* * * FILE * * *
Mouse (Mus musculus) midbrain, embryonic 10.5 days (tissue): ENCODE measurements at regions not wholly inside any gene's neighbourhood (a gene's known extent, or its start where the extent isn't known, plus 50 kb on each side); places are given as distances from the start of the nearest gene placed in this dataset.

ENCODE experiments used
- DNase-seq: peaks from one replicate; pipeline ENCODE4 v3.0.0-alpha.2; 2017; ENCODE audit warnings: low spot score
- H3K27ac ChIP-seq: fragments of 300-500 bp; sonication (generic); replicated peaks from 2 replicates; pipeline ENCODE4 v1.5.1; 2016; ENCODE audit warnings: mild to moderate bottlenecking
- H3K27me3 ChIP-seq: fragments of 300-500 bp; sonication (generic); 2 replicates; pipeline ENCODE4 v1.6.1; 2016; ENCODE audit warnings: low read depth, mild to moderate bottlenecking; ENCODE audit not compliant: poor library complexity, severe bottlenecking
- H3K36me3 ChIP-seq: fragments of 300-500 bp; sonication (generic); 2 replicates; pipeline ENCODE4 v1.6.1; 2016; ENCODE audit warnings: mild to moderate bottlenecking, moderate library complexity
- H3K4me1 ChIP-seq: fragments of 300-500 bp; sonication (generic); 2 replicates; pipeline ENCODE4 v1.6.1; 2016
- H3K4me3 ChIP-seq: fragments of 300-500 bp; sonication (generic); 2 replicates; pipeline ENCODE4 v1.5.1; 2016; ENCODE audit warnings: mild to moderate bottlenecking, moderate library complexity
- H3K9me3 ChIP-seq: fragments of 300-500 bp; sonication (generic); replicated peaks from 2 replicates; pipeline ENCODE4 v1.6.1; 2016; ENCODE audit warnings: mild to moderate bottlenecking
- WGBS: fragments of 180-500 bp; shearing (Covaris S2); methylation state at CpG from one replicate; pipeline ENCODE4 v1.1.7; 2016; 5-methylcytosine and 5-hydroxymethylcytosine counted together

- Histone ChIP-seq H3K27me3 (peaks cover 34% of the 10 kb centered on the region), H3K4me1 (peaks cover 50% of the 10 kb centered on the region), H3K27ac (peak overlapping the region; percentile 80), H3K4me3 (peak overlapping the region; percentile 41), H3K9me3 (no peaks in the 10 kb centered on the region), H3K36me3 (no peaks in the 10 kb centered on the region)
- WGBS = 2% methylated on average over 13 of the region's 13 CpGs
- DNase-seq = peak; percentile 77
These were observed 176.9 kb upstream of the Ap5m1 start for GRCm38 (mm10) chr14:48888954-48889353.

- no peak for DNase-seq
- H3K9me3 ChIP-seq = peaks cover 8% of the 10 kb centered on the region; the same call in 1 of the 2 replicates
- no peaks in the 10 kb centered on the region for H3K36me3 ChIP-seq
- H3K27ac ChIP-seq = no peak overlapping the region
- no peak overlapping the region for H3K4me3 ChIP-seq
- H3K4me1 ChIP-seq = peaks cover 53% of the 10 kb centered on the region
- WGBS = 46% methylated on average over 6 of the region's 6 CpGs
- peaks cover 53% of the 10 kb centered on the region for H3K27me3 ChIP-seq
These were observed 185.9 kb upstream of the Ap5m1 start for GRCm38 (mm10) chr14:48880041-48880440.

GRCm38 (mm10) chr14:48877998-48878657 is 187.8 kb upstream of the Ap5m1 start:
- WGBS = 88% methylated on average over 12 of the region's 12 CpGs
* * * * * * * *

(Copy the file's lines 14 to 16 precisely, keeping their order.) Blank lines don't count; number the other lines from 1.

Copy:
These were observed 176.9 kb upstream of the Ap5m1 start for GRCm38 (mm10) chr14:48888954-48889353.

- no peak for DNase-seq
- H3K9me3 ChIP-seq = peaks cover 8% of the 10 kb centered on the region; the same call in 1 of the 2 replicates